Twelve jurors have returned guilty verdicts in the murder trial of Derek Chauvin, a former white police officer in Minneapolis, Minnesota, who murdered George floyd, an unarmed black man, in May 2020.
Tuesday afternoon (April 20) news broke that Chauvin had been convicted of unintentional second degree murder (up to 40 years in prison), third degree murder (up to 25 years in prison ) and manslaughter in the second degree (up to 10 years in prison). It is also interesting to note that the trial did not have a suspended jury, nor a jury unable to return a verdict after deliberation and fail to reach a unanimous or majority decision.
Judge Peter A. Cahill, who presided over the trial, announced that Chauvin’s bail had been revoked and his bail released. Chauvin was also immediately remanded in custody.
Derek Chauvin’s sentence could potentially be lower because he has not been convicted before. However, his sentencing date has yet to be revealed. All we know now is that Chauvin will be sentenced in eight weeks.
According to a report by CNN Monday, April 19, the unintentional second degree murder charge “alleges that Chauvin caused Floyd’s death” without intention “by committing or attempting to commit third degree assault.” The third degree murder charge “alleges that Chauvin caused Floyd’s death by” committing an act eminently dangerous to others and by manifesting a depraved spirit, without regard for human life “. By” culpable negligence by which the person creates an unreasonable risk and knowingly takes the risk of causing death or serious bodily harm ”.”
CNN also reported that during the trial, five doctors gave testimony saying that “George floyd died of lack of oxygen due to Chauvin’s restraint of a handcuffed Floyd while lying down. “
According to The New York Times on April 5, a chief of the Minneapolis Police Department testified against Chauvin during the trial. “Continue to apply this level of force to a pronounced person handcuffed behind the back – that in no way, shape or form is anything that is political,” said Chief Medaria Arradondo. “It is not part of our training. And it is certainly not part of our ethics or our values.”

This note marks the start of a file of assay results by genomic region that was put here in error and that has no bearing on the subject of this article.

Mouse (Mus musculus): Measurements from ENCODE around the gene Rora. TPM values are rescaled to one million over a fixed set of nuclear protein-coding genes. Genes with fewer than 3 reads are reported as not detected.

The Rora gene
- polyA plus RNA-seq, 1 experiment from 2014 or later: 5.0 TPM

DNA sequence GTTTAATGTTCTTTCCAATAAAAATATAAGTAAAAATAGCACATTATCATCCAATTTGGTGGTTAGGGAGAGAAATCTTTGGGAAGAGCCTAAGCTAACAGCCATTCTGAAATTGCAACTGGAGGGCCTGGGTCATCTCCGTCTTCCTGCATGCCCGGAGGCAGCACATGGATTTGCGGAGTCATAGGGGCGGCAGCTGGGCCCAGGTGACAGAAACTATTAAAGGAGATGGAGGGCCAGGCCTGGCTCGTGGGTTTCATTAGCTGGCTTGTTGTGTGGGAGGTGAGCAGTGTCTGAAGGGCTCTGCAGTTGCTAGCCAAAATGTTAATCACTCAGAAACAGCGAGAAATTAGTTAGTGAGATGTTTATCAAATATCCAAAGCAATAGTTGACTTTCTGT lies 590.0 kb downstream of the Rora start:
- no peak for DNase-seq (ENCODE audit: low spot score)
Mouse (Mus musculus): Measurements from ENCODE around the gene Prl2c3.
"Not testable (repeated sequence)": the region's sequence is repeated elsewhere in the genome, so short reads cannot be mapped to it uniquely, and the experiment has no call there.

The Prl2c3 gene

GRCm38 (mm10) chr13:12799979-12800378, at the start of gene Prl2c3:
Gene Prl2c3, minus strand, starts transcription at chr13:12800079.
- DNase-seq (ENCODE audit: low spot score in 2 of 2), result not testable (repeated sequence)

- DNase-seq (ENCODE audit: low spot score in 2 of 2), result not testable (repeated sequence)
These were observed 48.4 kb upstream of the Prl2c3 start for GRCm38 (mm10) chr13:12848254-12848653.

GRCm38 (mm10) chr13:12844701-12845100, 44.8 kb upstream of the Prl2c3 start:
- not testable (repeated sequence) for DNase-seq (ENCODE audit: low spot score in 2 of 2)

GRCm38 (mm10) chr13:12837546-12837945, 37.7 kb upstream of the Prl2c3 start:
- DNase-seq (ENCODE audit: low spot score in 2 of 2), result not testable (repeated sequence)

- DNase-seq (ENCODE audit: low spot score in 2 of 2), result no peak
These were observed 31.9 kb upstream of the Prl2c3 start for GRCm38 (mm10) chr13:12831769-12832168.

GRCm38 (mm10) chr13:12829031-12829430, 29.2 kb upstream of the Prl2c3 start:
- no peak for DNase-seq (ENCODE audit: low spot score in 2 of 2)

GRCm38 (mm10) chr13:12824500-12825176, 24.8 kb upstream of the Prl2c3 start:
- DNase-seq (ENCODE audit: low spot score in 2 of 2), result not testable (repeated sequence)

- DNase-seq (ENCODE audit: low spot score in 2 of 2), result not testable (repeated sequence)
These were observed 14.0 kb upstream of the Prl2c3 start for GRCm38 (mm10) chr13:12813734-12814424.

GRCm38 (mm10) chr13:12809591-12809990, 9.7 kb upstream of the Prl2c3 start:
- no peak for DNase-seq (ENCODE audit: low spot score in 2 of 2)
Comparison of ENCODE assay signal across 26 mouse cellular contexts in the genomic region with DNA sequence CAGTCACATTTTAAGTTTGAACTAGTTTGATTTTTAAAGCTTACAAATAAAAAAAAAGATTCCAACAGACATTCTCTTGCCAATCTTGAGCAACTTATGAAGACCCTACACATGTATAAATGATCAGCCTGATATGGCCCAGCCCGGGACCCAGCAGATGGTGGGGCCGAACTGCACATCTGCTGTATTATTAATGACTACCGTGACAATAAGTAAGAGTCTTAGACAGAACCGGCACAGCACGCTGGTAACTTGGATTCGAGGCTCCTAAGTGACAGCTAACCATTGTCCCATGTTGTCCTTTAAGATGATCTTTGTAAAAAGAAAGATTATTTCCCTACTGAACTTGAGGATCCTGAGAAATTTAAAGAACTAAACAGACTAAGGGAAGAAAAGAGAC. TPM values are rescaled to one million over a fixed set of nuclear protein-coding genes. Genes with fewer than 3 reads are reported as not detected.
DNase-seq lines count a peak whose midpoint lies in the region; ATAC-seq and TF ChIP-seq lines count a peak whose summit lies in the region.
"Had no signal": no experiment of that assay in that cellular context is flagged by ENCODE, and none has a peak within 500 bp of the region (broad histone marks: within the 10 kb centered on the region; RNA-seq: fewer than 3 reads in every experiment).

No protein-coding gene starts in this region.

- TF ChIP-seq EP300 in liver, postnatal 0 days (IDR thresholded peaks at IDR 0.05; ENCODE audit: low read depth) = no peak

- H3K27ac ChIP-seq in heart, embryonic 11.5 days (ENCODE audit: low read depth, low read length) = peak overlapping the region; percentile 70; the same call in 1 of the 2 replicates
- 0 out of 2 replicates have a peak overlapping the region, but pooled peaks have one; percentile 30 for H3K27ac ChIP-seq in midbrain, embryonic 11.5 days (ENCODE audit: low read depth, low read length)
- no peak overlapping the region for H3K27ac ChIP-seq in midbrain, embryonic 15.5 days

Derek Chauvin’s trial comes just under a year after video footage surfaced online and via social media from Floyd, also a former Houston rapper, killed while in custody. On May 26, 2020, the country saw Floyd pinned to the ground with Chauvin’s knee pressed against Floyd’s neck for nine minutes and 29 seconds. Initial reports indicated that Chauvin had his knee on Floyd’s neck for eight minutes and 46 seconds, but the trial later revealed the timing was incorrect.
In the gruesome video footage, George floyd was heard pleading with Chauvin because he was unable to breathe. “I can’t breathe,” Floyd said. Floyd also moaned and informed Chauvin, who was accompanied by three other officers from the Minneapolis Police Department, that his body was in pain while in detention. “My stomach hurts,” Floyd said. “My neck hurts. Everything hurts …[I need] water or something. Please. Please. I can’t breathe, officer … I can’t breathe. I can not breathe. Floyd called his mother, who is also deceased.
The four officers, Derek Chauvin, J. Alexander Kueng, Thomas Lane and Tou Thao, were dismissed.
People at the scene told Chauvin that Floyd couldn’t breathe and asked the officer to let Floyd take off. The woman, who recorded the nation-rocking video, said Floyd’s nose started to bleed. She also asked the officer to check Floyd’s pulse, as he appeared “unresponsive”. Chauvin stayed on Floyd’s neck.
George Floyd was in the field until he was taken away by paramedics.
Before Floyd was aggressively detained, which resulted in his death, Minneapolis Police were responding to a bogus call.
Days later George Floyd’s death and protests calling for justice against police brutality swept across the country. Floyd is among countless others, including Daunte Wright, Rayshard Brooks, Breonna Taylor, who have lost their lives at the hands of law enforcement.
Watch hip-hop react to justice in the murder trial of Derek Chauvin, who was convicted of the murder of George Floyd, below.
RIP George Floyd.
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